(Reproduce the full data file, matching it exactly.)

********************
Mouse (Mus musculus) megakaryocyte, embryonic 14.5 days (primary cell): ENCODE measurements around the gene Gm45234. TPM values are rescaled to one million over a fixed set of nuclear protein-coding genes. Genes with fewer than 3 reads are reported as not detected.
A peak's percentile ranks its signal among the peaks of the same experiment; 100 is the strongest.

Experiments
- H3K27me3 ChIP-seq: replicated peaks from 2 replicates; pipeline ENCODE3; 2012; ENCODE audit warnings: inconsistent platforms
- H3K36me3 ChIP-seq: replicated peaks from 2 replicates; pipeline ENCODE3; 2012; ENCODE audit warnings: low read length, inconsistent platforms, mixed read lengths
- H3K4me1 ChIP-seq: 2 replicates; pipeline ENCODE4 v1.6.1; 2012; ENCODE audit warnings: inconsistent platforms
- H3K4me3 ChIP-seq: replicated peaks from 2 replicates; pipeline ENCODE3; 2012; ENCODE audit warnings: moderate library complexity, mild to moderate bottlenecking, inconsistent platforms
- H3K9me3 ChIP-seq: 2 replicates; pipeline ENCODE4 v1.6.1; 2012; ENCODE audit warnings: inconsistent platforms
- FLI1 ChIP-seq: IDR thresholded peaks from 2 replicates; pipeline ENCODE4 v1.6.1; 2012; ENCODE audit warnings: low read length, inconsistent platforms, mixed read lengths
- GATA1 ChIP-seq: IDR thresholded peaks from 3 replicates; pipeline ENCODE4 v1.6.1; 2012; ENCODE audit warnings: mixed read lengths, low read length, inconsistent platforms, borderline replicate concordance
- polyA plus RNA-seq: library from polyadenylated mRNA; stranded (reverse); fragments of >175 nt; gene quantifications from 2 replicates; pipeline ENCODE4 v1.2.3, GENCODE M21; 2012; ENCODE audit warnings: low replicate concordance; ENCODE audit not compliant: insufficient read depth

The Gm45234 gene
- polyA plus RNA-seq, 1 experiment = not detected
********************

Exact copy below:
Mouse (Mus musculus) megakaryocyte, embryonic 14.5 days (primary cell): ENCODE measurements around the gene Gm45234. TPM values are rescaled to one million over a fixed set of nuclear protein-coding genes. Genes with fewer than 3 reads are reported as not detected.
A peak's percentile ranks its signal among the peaks of the same experiment; 100 is the strongest.

Experiments
- H3K27me3 ChIP-seq: replicated peaks from 2 replicates; pipeline ENCODE3; 2012; ENCODE audit warnings: inconsistent platforms
- H3K36me3 ChIP-seq: replicated peaks from 2 replicates; pipeline ENCODE3; 2012; ENCODE audit warnings: low read length, inconsistent platforms, mixed read lengths
- H3K4me1 ChIP-seq: 2 replicates; pipeline ENCODE4 v1.6.1; 2012; ENCODE audit warnings: inconsistent platforms
- H3K4me3 ChIP-seq: replicated peaks from 2 replicates; pipeline ENCODE3; 2012; ENCODE audit warnings: moderate library complexity, mild to moderate bottlenecking, inconsistent platforms
- H3K9me3 ChIP-seq: 2 replicates; pipeline ENCODE4 v1.6.1; 2012; ENCODE audit warnings: inconsistent platforms
- FLI1 ChIP-seq: IDR thresholded peaks from 2 replicates; pipeline ENCODE4 v1.6.1; 2012; ENCODE audit warnings: low read length, inconsistent platforms, mixed read lengths
- GATA1 ChIP-seq: IDR thresholded peaks from 3 replicates; pipeline ENCODE4 v1.6.1; 2012; ENCODE audit warnings: mixed read lengths, low read length, inconsistent platforms, borderline replicate concordance
- polyA plus RNA-seq: library from polyadenylated mRNA; stranded (reverse); fragments of >175 nt; gene quantifications from 2 replicates; pipeline ENCODE4 v1.2.3, GENCODE M21; 2012; ENCODE audit warnings: low replicate concordance; ENCODE audit not compliant: insufficient read depth

The Gm45234 gene
- polyA plus RNA-seq, 1 experiment = not detected